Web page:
‘Don’t Do This to Kids’: State Hearings on Gender Transitions for Minors Draw Large Crowds
The contentious debate surrounding gender transition procedures for minors continued unabated in statehouses across the nation this week, with several states moving bills meant to shield youth from the physical and emotional harms of such procedures.
Both sides of this debate continue to show up in large numbers to voice their opinions, with opponents of such legislation even storming the capitol in Oklahoma on Monday. Such legislation is currently moving through the legislatures in states such as Idaho, Kansas, Missouri, Montana, Nebraska, Oklahoma, South Dakota, and Tennessee.
State lawmakers seem more determined than ever to address the trauma and permanent scars experienced by people like Chloe Cole from occurring to minors in their state.
This week, legislation to protect minors was heard in committees in states such as Idaho and Nebraska. The Idaho House Committee on Judiciary, Rules, and Administration held a hearing for H.B. 71, the Child Protection Act, on Tuesday. The bill, sponsored by state Representative Bruce Skaug (R-10) moves to amend the state’s genital mutilation statute, expanding the prohibition on genital mutilation of female children to also apply to male children, and expanding this definition to include puberty-blocking drugs, cross-sex hormones, and so-called “gender-affirming” surgeries.
Testifiers included medical professionals, parents, transgender-identifying individuals, individuals who have “detransitioned,” policy experts, and other concerned citizens. Medical professionals testified both in support of and opposition to the bill, the former advocating for the protection of minors from such invasive and unproven procedures, and the latter stressing parental rights and the alleged risk of suicide for minors who are not permitted to undergo such procedures.
One such Idaho practitioner who testified in support said, “I can testify that medically altering their physical appearance is not the answer. As a doctor who has sworn to do no harm, it is my duty to warn you against gender treatments that fundamentally alter a child’s healthy body.”
The bill passed the committee with a vote of 14-3, sending it to the full Idaho House for consideration.
Similar legislation was also considered in Nebraska on Wednesday, when the Health and Human Services Committee heard testimony on LB 574, the Let Them Grow Act, sponsored by state Senator Kathleen Kauth (R-31). In a seven-hour-long hearing, committee members heard testimony from a wide range of viewpoints and individuals representing a variety of different organizations, including Family Research Council, the Trevor Project, the Nebraska Family Alliance, the Nebraska Medical Association, Eagle Forum, the Nebraska Psychological Association, Gays Against Groomers, and Partners for Ethical Care.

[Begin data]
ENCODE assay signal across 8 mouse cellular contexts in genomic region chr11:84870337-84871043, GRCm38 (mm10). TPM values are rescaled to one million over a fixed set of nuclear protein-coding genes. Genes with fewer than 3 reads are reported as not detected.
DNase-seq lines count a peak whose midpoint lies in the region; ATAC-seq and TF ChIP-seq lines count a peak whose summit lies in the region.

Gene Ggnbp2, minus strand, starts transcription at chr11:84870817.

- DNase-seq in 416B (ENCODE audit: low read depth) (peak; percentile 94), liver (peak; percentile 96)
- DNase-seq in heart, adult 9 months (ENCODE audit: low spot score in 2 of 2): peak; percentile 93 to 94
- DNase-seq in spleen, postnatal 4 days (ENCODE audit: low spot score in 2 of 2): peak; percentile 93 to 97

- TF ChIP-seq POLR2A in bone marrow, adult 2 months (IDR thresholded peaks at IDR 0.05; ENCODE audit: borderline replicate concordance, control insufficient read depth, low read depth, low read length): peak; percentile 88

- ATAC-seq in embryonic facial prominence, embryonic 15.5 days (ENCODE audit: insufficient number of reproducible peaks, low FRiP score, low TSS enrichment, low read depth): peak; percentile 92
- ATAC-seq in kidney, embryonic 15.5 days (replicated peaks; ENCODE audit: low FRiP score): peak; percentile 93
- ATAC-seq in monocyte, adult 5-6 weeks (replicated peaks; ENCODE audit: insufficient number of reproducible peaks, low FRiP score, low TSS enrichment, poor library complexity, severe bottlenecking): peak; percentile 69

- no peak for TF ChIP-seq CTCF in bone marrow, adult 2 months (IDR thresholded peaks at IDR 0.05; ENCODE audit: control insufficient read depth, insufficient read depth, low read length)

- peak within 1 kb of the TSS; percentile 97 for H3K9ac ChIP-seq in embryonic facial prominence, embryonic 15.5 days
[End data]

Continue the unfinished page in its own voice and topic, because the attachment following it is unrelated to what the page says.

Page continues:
Once again, testifiers pleaded with the committee, some to stop minors from undergoing gender transition procedures in Nebraska, and others to allow it to continue. Scott Newgent argued for the former. Newgent started the transition process at age 42 after being told by a therapist that she was really a man trapped in a woman’s body. She held up her arms during her testimony saying that she almost died during the transition process and that she still suffers from infections. “As you can see, I’m suffering right now from one,” she said. “I tried to kill off the female side because I was sold a lie,” she continued. . . “I was told that if I pump myself full of testosterone, all my self-loathing would magically disappear — remove my breasts, alter my genitalia — but I was tricked. You cannot transition your pain away. You only add to it.”
Newgent concluded her testimony by encouraging the committee members, saying, “For you to do the right thing today, you will be considered a bigot, but tomorrow, you will be a hero. This is wrong on every level. I’ve done it. I’ve researched it. I’ve talked to hundreds of transgender people. Don’t do this to kids.”
Also testifying in support of the Let Them Grow Act was FRC’s Dr. Jennifer Bauwens, director of the Center for Family Studies. Drawing from her experience as a trauma therapist and researcher, Bauwens drew attention to some of the many problems with the current protocol in the medical and mental health communities regarding so-called “gender-affirming care.”
Many Nebraskans voiced their staunch opposition to the bill during the hearing, asserting that gender transition procedures are safe, effective medical treatments and that this is proven by the body of research on the subject. Dr. Bauwens rejected this claim, saying that most of these studies use cross-sectional data and are too short-term to indicate how patients will fare in the long-term.
During perhaps the longest Q&A session for any of the supporters of the bill, Sen. Machaela Cavanaugh (D-6) asked Bauwens about the current national standards for gender transition set by the World Professional Association for Transgender Health (WPATH), a transgender advocacy organization. Addressing Bauwens, Cavanaugh asked, “. . . If we were to pass this legislation. . . we would not be in compliance with WPATH’s recommendations?”
“Right,” Bauwens replied, “you’d be more in compliance with science.”
The Senate Health and Human Services Committee did not hold a vote on LB 574 on Wednesday and is expected to vote on this piece of legislation at a later date.